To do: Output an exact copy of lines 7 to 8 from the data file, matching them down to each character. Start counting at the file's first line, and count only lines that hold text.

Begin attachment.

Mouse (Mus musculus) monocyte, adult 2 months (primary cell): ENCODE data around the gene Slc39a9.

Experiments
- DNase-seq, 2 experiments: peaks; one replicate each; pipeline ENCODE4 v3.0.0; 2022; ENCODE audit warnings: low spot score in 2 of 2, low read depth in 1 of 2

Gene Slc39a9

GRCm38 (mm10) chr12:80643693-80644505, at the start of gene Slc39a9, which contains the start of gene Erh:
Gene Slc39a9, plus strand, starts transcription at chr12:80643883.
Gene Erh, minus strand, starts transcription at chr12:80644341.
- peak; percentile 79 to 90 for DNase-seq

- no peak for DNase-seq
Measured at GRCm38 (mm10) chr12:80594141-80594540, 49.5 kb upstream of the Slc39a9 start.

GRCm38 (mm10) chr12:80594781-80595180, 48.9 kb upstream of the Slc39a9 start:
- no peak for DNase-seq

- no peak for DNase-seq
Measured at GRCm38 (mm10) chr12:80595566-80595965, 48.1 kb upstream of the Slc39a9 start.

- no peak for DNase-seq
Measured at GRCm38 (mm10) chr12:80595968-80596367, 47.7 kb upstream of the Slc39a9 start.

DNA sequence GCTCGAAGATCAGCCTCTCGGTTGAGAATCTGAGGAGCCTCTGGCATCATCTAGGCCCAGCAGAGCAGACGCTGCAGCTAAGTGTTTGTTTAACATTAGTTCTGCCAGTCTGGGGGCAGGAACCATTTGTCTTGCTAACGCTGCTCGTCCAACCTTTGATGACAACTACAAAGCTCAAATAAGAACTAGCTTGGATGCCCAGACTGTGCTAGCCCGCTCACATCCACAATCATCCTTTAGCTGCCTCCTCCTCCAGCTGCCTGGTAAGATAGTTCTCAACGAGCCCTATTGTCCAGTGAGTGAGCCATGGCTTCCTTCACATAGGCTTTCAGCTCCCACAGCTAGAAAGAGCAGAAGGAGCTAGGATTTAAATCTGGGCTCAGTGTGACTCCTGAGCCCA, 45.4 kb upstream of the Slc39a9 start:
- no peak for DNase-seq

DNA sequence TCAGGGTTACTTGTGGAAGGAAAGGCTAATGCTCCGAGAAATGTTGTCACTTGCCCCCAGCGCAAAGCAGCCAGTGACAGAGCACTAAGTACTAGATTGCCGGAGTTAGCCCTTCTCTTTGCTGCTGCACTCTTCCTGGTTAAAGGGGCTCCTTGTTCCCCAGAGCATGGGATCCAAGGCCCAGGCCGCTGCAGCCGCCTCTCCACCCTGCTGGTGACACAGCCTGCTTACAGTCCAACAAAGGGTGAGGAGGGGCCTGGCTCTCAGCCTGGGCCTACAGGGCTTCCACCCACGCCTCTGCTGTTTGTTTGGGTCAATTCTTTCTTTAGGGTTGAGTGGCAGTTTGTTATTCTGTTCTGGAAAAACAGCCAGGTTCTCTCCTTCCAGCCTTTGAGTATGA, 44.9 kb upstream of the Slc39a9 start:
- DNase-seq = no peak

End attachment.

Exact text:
Gene Erh, minus strand, starts transcription at chr12:80644341.
- peak; percentile 79 to 90 for DNase-seq